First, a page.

Parmjit “Paul” Parmar (48), Pavandeep Bakhshi (41), Ravi Chivukula (44) of Colts Neck, New Jersey, United Kingdom, Weehawken and Freehold, New Jersey respectively were indicted December 13, 2018 in an elaborate $300 million investment fraud scheme.
According to the New Jersey District Attorney’s Office, Parmar, Zaharis, Bakhshi and Chivukula who were former CEO and CFO and directors respectively of a publicly traded health care services company allegedly orchestrated a widespread scheme to defraud investors and others out of hundreds of millions of dollars in connection with a merger transaction designed to convert the company into a private entity.
The three New Jersey conspirators according to the court documents filed allegedly:
Created fictitious operating companies that Company A purportedly acquired in sham acquisitions.
Falsified and fabricated bank records of subsidiary entities in order to generate a phony picture of Company A’s revenue streams.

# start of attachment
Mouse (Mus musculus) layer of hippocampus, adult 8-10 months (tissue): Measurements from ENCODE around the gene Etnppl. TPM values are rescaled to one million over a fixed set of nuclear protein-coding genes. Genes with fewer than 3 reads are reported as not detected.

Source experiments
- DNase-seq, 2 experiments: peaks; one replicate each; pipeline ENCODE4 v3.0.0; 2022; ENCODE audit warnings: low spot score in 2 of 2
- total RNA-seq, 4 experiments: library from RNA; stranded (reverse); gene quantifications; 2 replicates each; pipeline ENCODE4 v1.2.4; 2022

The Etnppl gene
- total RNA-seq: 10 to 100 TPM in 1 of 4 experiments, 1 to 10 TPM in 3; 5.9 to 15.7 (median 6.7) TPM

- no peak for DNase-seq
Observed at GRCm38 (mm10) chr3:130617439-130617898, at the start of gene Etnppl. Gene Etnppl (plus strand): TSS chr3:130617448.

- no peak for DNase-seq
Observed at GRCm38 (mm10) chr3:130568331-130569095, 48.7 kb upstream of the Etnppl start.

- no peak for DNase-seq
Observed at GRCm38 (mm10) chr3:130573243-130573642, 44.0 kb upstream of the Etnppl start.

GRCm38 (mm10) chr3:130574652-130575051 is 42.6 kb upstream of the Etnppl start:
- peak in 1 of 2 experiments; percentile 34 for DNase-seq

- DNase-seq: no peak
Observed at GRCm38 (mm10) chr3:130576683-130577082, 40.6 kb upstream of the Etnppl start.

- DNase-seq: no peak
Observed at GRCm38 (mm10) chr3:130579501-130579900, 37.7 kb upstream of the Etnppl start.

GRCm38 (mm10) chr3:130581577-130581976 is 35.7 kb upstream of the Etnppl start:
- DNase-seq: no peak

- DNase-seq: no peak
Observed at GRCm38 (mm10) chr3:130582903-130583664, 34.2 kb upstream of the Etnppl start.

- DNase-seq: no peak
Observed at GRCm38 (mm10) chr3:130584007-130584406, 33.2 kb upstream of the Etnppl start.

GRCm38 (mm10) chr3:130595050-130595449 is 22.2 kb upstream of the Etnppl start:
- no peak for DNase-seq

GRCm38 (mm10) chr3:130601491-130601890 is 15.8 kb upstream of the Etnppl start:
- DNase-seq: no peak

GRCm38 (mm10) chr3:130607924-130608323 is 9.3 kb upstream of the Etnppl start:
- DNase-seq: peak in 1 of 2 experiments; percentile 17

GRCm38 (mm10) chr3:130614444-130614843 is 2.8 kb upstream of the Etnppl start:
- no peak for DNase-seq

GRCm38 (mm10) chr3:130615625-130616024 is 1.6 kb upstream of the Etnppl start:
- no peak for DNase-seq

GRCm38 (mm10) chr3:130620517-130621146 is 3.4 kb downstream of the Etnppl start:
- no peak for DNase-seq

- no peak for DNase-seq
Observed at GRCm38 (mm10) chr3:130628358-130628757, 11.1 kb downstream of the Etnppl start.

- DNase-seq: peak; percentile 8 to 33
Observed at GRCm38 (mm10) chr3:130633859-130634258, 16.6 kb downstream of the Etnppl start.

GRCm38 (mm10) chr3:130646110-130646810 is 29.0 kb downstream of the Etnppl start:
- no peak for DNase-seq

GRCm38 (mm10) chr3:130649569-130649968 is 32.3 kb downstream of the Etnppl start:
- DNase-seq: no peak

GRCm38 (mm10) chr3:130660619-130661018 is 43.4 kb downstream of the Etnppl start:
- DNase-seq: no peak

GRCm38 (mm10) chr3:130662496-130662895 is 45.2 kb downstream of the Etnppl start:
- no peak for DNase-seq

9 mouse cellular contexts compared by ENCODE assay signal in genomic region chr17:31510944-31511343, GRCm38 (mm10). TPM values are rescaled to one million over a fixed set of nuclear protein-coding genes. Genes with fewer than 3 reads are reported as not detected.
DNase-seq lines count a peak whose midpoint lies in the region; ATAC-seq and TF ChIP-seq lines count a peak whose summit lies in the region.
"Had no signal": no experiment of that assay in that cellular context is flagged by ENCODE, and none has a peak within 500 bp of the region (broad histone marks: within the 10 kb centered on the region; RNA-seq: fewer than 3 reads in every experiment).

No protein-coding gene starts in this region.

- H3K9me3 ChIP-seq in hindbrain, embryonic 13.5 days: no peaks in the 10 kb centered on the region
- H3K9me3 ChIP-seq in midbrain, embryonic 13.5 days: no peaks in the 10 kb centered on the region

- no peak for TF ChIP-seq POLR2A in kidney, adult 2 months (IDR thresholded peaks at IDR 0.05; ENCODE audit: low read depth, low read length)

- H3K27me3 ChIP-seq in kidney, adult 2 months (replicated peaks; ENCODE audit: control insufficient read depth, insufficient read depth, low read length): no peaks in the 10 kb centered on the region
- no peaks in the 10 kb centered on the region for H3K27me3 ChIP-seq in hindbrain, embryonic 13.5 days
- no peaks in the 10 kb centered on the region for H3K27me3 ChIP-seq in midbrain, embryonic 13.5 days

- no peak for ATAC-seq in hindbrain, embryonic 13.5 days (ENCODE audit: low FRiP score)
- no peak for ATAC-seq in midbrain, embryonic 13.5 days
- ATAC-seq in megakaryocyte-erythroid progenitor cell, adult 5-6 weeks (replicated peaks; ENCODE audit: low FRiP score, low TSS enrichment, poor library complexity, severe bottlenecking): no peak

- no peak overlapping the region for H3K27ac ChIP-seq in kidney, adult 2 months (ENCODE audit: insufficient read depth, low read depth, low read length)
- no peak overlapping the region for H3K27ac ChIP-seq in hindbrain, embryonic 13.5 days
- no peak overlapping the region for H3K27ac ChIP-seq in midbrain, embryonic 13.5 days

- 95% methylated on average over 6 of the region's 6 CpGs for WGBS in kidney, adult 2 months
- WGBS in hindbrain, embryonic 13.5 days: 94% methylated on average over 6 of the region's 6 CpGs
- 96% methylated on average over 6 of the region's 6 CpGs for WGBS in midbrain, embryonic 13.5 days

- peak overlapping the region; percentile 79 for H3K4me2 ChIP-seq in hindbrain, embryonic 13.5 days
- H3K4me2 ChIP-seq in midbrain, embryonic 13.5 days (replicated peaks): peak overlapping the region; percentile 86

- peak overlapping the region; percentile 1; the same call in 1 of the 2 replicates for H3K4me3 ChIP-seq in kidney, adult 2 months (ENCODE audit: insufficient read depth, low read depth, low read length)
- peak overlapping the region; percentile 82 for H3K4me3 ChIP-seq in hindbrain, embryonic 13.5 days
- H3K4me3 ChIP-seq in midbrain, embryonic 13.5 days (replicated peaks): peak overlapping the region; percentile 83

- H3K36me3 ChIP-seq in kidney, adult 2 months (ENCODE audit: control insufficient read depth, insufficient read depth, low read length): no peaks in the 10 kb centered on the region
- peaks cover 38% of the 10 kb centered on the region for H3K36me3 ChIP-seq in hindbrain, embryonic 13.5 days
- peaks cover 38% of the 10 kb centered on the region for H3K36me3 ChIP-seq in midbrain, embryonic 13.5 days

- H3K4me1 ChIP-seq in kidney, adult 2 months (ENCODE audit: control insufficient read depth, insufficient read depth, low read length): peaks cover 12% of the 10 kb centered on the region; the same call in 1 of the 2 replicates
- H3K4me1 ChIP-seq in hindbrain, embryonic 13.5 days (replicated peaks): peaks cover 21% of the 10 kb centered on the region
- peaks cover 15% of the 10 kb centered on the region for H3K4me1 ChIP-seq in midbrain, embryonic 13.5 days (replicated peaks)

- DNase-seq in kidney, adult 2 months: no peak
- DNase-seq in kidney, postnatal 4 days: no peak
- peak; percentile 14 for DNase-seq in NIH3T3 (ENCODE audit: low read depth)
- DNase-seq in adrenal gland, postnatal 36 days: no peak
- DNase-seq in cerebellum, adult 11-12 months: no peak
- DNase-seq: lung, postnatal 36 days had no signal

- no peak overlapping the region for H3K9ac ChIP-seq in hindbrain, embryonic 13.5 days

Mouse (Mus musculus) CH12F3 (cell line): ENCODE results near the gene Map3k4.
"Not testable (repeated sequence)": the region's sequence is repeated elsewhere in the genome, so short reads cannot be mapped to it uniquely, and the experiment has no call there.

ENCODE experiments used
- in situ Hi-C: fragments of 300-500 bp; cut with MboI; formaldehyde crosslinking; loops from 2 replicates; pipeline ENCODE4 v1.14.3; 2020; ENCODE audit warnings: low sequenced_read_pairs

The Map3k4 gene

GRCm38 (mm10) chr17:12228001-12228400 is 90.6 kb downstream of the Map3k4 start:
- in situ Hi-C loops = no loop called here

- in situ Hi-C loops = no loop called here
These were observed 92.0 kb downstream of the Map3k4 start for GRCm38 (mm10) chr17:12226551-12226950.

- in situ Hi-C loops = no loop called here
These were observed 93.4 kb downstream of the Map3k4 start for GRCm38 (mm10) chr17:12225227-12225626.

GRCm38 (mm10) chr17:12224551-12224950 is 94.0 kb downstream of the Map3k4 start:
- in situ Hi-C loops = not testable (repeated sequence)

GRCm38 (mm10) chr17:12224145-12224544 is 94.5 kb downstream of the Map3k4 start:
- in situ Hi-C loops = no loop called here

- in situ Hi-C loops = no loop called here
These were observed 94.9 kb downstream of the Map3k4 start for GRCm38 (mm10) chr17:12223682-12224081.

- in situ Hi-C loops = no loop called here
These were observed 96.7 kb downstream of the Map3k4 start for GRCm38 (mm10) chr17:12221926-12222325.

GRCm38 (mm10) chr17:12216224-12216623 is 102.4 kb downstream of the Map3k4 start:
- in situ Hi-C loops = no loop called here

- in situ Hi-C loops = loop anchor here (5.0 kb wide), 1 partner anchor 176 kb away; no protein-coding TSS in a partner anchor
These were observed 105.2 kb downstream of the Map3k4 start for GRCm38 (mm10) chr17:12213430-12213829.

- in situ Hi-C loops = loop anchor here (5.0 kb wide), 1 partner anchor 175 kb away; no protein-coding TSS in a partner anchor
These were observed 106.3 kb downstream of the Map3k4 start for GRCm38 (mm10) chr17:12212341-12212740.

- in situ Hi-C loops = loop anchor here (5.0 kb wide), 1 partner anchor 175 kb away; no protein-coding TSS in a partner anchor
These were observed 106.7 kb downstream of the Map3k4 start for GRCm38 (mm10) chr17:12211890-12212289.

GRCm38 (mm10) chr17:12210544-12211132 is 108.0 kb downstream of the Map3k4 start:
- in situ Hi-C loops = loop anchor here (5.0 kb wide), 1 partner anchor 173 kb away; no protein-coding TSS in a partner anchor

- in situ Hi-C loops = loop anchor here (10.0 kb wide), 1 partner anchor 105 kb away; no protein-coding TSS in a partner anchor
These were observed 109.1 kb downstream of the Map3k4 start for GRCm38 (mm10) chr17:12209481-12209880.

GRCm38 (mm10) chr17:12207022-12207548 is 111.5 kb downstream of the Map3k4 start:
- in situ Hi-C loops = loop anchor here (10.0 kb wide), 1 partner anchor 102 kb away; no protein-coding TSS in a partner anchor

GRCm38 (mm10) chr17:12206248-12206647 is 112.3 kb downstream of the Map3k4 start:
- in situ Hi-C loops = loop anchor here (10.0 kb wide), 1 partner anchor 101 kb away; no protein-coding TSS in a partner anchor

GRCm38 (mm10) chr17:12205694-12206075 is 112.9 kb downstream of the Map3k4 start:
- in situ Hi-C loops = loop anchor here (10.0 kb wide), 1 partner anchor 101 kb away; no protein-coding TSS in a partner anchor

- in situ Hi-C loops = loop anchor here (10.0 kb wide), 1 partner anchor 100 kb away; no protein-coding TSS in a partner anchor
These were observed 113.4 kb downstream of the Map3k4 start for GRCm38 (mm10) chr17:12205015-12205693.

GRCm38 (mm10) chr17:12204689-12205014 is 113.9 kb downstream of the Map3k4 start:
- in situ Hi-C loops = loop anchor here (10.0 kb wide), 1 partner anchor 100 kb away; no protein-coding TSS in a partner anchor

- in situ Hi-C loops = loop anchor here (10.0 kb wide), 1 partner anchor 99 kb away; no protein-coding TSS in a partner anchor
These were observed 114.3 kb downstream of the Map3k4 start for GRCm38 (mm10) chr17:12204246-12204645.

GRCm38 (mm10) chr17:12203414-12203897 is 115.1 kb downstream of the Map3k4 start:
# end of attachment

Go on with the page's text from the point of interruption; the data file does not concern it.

Generated fake income streams and phony customers of Company A and its subsidiaries.
Made material misrepresentations and omissions to the private investment firm and others.
The alleged 300 million investment fraud scheme was uncovered around September 2017, when Parmar, Bakhshi, Zaharis and Chivukula have either resigned from their positions or were terminated.
Charges & Arrests
Parmar, Zaharis and Chivukula have been charged with with one count of conspiracy to commit securities fraud and one count of securities fraud in May 2018.
Parmjit “Paul” Parmar was arrested by FBI on May 16, 2018 near his home in Colts Neck, NJ; where as Ravi Chivukula and Zaharis remain fugitives.
Pavandeep Bakhshi was charged with the same offenses in a separate criminal complaint in September, 2018.
Pavandeep Bakhshi was arrested at JFK Airport after he arrived from London on December 10, 2018.
Penalty for Investment Fraud
On the conspiracy count, Parmar, Bakhshi, Zaharis and Chivukula face a maximum potential penalty of five years in prison and a $250,000 fine, or twice the gain or loss from the offense.
And, the securities fraud count includes a maximum potential penalty of 20 years in prison and a $5 million fine.
Parmar, Bakhshi, Zaharis and Chivukula must be presumed innocent unless and until proven guilty in a court of law.